How? Money. And money will get the worst incumbent reelected. Just ask Ron Crews.

Last fall, Ron Crews ran for Congress in Massachusetts against four-time incumbent James McGovern of the Third District. Crews brought significant experience, credentials, and resources to the campaign. He had served in the state senate in Georgia. He had headed the Massachusetts Family Institute for four years (a position he resigned to campaign), where he became the go-to guy for conservative comment on family issues not only in the state, but nationwide. He had reasonably good name and face recognition (if you watch cable news, you've seen Crews). An experienced speaker and leader, Crews is nationally known as a lifelong Army chaplain (he is still a Colonel in the Guard) and an ordained Presbyterian minister.

He lost, pulling only 30 percent of the vote. (link)

Crews was interviewed for this article by Lawrence Henry. In it Crews is clear about what killed his candidacy.
LH: What about the [election] results?

RC: I got 30 percent of the vote. I had certainly wanted to win and had hoped to do better. But when I look at the fact that I spent about $150,000 on the race, the incumbent spent $1.25 million, I don't feel so bad about the vote I got.

LH: Some years ago, I heard that the minimum cost for a Congressional run is about $400,000. Is that true?

RC: Yes, yes. I had hoped to be able to raise far more than we raised.

LH: Funding is the ultimate endorsement.

RC: It is. That was very difficult.

LH: Suppose you had had the supposed minimum of $400,000. What other things would you have done?

RC: I did no polling, because I had no funds for that. I did very little advertising. I ran some radio ads in Worcester and Fall River. If I had had sufficient funds, I would have done radio and TV ads and some mail pieces. My opponent ran six or seven mail pieces. One mail piece is about a $60,000 or $70,000 item. So if I had had the funds to be able to do some direct mailing, particularly in Worcester area, that would have helped for name recognition.

LH: How does a challenger build name recognition?

RC: You've got to be able to buy direct mail pieces as well as advertising in such a way, and in such volume, that people begin to see your name.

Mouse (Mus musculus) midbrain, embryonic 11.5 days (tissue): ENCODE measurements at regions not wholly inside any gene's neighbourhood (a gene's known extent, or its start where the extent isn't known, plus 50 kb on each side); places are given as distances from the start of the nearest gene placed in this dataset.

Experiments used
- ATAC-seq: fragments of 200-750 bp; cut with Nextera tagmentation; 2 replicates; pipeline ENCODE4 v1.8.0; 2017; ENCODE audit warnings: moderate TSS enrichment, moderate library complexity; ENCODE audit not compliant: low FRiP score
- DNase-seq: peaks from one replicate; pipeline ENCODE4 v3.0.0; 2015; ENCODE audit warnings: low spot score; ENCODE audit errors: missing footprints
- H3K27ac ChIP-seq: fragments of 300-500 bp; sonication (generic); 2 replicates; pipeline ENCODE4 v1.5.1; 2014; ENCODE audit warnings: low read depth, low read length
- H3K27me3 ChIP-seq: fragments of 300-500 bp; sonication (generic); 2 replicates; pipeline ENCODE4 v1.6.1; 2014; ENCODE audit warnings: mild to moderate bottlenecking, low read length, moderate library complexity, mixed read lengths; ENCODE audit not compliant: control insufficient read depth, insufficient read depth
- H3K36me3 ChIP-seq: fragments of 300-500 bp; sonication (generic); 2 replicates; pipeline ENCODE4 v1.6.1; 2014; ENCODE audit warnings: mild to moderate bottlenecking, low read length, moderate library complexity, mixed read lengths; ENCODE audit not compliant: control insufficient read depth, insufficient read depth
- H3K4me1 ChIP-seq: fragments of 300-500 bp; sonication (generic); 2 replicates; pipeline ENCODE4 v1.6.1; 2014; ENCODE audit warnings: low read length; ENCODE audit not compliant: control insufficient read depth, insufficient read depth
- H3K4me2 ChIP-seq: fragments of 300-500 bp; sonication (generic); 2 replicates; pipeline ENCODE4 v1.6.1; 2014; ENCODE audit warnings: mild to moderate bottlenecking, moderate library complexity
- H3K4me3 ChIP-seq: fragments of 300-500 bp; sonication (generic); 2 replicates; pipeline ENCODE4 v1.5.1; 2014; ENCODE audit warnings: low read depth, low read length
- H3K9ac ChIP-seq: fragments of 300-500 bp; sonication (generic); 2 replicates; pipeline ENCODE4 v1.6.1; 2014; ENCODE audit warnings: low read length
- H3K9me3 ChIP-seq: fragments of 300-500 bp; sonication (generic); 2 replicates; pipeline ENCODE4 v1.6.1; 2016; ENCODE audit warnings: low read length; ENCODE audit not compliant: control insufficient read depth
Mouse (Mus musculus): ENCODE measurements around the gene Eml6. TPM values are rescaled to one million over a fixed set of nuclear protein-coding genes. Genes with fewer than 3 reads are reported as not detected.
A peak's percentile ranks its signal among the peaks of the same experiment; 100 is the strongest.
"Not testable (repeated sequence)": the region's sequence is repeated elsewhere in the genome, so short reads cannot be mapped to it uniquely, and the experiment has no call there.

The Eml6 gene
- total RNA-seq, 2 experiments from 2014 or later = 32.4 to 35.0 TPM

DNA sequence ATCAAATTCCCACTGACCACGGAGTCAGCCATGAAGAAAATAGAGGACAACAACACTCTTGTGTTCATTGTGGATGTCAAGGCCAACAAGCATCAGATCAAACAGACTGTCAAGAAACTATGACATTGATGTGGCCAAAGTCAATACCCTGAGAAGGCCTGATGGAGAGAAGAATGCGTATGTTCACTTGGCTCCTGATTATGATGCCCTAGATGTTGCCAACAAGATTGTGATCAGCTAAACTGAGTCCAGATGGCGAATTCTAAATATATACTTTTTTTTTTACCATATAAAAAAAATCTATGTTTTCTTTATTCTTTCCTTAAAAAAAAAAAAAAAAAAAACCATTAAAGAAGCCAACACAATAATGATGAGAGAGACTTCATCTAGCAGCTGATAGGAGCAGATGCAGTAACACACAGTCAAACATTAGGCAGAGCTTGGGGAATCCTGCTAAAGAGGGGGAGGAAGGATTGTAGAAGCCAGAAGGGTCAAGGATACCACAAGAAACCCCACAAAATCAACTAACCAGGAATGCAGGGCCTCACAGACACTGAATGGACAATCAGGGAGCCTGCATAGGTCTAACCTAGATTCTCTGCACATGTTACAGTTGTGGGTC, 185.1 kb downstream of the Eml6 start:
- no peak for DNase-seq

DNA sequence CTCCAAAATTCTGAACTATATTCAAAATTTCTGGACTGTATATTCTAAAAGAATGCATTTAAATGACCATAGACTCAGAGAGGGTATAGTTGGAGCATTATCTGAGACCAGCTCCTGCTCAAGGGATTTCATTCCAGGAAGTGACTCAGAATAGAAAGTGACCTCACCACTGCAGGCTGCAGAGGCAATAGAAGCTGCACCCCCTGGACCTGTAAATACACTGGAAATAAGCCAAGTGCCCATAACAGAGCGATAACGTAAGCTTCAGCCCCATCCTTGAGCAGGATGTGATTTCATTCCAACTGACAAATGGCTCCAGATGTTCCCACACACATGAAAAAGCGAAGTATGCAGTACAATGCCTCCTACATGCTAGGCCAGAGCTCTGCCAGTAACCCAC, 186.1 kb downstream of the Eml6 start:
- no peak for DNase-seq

LH: You were an unusually experienced rookie for a national race.

RC: Money is the name of the game. It takes a significant amount of money.
I invite you to take a look at Rick Boucher's reelection campaign committee membership (here), otherwise known as his Political Action Committee (PAC) donors in 2004. The list is staggering. What is revealed is that Boucher received campaign funds from 322 PAC's (give or take), in amounts ranging from $10 (from the Sierra Club Political Committee) to the following, each of which shelled out a whopping $10,000.
There were many more that wrote checks for $3000 to $5000. To one of the most ineffective members of Congress in office today.

It kinda makes your $8 donation to Kevin Triplett seem rather trifling, doesn't it?

Is it any wonder that 98% of our elected representatives in Washington who ran for reelection were rewarded with just that? And that we have a representative who works diligently to close the VCR taping loophole while his constituents who reside in Wise County are unable to drink their tap water because there is human waste floating in it?!

Rumsfeld Goes Where He's Loved

Secretary of Defense Donald Rumsfeld, the most villified man in politics today, save for John Bolton, John Negroponte, Condolleezza Rice, George W Bush, Trent Lott, Newt Gingrich, Dick Cheney, Antonin Scalia, Bill Frist, Tom Delay, Rick Santorum, Ann Coulter, Rush Limbaugh, Sean Hannity, and Ronald Reagan (still), knows where he is loved and revered.